Deutsche Bank (DB) is in the spotlight as shares hit 20 yr lows on the back of concerns about adequate capital.

DB has been the target of US probes into the 2008 credit collapse Moreover, it has seen money-making opportunities decline as interest rates have declined.

Equity is shrinking, but market cap still stands at ~$15 billion which, given DB's leverage, suggests to me that it can still fall a long way.

The Lehman analog still seems appropriate, particularly given that it was 8 yrs ago this month that LEH disappeared.

Plausible Reasons for Trump's Popularity

Alice Russell: As someone sooner or later is bound to say, "Politics makes strange bedfellows."
William Russell: I was hoping it wouldn't be you.
--The Best Man

A popular progressive narrative is that Donald Trump is where he is in the polls primarily because of a 'white riot.' White supremecist racists who do not want to lose their positions of social dominance are banding together and elevating Trump into competitive position in the polls.

Although there may be a group of Trump supporters that fit this demographic, is this the primary reason for Trump's surge? Let's list, as is done here, some plausible rival hypotheses for Trump's popularity:
  • Trump is self-funding his campaign and thus is less subject to manipulation by buyers of political influence.
  • Trump possesses business acumen which many Americans admire. They also suspect it could helpful in the Oval Office.
  • Instead of carefully following a script developed by a group of political handlers, Trump often shoots from the hip. Many people find this refreshing and human.
  • Many Americans see the economy as weakening and want an administration unaffiliated with the party that has governed during this period of economic malaise.
  • Many see Obamacare as deeply flawed and getting worse. Trump has stated that he will fix it, which is attractive to many people.
  • Many Americans are appalled by the degree of media bias in the coverage of the presidential candidates and are causing some to throw their support toward Trump as an expression of procedural justice.
  • Trump is a celebrity in a celebrity culture.
  • Trump's campaign rhetoric has become more inclusive which is attracting a broader group of supporters.
  • People are concerned about safety and are drawn to the candidate with an aggressive position on national security.
To be intellectually honest, those who claim that Trump's success is driven by a group of racists need ask what else could it be? They then need to reasonably refute those plausible rival hypotheses.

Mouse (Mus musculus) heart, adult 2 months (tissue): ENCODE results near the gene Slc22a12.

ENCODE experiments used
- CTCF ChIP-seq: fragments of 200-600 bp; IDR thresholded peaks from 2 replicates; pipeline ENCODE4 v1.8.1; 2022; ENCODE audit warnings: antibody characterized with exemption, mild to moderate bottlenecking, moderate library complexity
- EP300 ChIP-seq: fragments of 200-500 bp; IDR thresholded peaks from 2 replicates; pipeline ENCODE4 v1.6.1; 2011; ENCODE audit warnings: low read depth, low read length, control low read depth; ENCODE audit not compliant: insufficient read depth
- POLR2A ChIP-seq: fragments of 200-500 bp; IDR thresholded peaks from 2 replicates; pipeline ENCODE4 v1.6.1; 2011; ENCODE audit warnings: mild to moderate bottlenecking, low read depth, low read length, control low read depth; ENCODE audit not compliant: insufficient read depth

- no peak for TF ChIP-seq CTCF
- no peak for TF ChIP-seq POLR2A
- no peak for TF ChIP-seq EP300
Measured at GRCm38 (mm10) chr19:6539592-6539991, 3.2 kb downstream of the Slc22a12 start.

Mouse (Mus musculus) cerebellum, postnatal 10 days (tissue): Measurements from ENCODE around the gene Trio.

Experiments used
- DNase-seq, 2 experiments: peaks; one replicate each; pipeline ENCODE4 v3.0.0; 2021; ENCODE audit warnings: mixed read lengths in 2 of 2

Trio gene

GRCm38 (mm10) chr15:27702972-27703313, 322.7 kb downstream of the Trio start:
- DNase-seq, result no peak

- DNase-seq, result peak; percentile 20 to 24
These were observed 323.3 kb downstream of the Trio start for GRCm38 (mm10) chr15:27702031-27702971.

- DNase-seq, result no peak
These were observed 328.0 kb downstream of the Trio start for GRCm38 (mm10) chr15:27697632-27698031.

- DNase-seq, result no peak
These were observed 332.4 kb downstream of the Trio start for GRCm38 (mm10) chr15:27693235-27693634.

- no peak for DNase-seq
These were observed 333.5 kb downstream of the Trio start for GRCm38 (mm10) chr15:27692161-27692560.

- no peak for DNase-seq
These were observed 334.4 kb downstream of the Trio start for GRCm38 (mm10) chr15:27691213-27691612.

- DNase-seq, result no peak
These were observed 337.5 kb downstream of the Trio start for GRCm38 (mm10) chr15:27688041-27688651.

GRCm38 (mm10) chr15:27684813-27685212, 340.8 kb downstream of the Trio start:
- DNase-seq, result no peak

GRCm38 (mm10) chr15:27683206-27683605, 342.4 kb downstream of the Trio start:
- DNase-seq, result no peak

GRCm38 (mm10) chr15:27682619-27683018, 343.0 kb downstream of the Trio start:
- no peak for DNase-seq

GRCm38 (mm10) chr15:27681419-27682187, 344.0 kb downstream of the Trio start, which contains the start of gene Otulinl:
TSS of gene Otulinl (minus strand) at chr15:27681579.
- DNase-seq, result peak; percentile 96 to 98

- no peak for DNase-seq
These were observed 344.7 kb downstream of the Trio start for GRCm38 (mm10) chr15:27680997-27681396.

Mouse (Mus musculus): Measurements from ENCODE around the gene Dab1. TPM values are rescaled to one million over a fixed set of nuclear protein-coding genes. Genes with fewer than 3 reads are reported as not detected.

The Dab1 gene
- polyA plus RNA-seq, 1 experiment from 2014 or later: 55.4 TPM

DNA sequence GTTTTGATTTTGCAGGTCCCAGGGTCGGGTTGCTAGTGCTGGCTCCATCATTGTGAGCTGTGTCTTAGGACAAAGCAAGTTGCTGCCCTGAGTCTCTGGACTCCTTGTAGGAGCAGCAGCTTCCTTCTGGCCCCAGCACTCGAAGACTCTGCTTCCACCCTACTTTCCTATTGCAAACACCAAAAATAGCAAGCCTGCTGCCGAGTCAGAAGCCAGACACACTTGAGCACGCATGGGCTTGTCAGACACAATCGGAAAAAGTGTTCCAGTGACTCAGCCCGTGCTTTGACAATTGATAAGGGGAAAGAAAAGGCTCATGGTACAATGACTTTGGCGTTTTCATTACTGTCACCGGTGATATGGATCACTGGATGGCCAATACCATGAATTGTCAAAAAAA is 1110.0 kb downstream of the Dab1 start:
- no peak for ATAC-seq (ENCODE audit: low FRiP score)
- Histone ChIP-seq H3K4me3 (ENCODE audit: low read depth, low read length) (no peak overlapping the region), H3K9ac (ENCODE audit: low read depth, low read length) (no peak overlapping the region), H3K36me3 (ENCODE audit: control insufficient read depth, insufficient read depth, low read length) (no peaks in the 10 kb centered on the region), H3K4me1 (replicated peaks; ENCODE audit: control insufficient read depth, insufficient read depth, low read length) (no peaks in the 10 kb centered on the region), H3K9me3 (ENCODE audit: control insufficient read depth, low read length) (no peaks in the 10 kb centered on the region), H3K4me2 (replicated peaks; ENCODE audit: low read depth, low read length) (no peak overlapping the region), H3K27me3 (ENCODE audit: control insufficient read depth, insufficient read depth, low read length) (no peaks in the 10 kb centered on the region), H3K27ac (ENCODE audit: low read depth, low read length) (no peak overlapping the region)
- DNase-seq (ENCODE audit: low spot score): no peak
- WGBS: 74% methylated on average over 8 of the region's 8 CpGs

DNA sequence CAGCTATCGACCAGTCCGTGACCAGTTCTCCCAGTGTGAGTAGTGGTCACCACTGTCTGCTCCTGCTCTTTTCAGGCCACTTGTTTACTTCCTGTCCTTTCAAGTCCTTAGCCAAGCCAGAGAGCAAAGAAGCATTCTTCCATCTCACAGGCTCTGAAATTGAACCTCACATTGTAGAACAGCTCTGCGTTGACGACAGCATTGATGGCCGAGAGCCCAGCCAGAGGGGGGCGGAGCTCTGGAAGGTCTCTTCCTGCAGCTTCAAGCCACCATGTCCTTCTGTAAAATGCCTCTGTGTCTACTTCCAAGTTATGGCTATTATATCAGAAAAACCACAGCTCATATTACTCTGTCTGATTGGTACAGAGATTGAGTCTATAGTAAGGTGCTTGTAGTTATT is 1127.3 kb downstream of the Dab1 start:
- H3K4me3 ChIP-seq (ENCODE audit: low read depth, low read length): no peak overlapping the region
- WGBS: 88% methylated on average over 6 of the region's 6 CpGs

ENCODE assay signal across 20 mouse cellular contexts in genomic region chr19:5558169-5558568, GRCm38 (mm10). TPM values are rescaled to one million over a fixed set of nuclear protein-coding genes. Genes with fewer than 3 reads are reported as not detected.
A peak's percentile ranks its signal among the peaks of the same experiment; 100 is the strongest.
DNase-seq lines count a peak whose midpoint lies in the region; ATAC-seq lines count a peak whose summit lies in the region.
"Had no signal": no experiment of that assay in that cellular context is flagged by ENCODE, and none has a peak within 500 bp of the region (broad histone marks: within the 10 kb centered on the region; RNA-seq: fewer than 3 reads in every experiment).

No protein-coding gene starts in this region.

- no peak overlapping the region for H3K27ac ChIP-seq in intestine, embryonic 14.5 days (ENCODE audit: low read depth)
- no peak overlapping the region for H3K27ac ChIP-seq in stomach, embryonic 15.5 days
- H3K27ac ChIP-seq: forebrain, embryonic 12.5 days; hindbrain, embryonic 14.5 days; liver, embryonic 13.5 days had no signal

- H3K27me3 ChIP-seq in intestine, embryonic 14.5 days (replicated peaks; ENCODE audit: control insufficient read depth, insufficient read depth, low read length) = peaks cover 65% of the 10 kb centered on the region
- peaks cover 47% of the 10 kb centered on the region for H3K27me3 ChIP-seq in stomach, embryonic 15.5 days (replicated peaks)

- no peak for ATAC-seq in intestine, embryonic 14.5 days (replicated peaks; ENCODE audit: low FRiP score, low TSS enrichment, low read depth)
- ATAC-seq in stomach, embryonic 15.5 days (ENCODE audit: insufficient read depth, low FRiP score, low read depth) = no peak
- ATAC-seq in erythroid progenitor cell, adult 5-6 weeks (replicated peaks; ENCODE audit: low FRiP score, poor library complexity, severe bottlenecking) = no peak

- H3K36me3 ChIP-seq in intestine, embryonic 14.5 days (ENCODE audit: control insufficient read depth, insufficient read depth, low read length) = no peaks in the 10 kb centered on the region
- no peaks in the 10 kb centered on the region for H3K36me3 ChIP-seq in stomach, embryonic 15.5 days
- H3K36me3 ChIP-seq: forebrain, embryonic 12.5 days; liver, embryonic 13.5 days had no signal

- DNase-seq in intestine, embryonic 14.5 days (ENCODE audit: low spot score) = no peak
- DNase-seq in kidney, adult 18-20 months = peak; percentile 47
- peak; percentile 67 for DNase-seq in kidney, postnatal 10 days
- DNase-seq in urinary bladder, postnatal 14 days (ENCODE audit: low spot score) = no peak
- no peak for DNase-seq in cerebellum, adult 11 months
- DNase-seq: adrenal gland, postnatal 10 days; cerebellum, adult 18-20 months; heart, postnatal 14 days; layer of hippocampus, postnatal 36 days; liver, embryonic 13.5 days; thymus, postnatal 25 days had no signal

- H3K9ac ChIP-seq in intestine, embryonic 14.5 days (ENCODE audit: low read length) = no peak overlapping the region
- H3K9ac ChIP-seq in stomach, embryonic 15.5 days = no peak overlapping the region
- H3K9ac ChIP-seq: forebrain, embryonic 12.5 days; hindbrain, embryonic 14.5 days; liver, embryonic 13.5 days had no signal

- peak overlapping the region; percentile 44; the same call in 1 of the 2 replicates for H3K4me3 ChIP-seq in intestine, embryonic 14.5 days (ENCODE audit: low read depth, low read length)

By doing so, of course, they risk upsetting the narrative. As such, they are likely to avoid honestly pursuing the truth.

Sunday, September 25, 2016

Harvard and Yale Endowments

"Ever wonder why fund managers can't beat the S&P 500? 'Cause they're sheep. And sheep get slaughtered."
--Gordon Gekko (Wall Street)

Because fiscal years for university endowments often end in the summer (consistent with the academic calendar), year end results are just now making their way to the news. Two of the largest endowments are Harvard ($35.7 billion) and Yale ($25.4 billion).

This year, Yale reported a 3.4% annual gain vs Harvard's -2% performance. This marks the sixth straight year that Yale has outperformed Harvard. It also marks Harvard's worst annual performance since 2009. Both schools outperformed the average school endowment which reported a -2.7% net return.

Although both schools were among the first to add alternative investments to their portfolios, they manage their funds in different ways. Yale, managed by veteran David Swensen, outsources most individual investment decisions to dozens of investment managers. This is similar to individual investors who invest in plethoras of mutual funds. Those individuals put their faith in the investment prowess of the money managers in charge of those mutual funds.

Harvard, on the other hand, has relied on the 'old fashioned' approach of managing some of its assets in-house. It is also searching for a new chief executive for the endowment.

Also interesting was Yale's forecast parameters for 2017 asset allocations. Private equity and venture capital will might comprise up to 53.5% of the portfolio. Domestic stocks won't be higher than 4%, and cash and bonds won't exceed 7.5%.

It appears that David Swensen's well known 'equity bias' is still manifest in Yale's asset allocation.

Saturday, September 24, 2016

Easy to Create, Hard to Stop

Oh, a storm is threatening
My very life today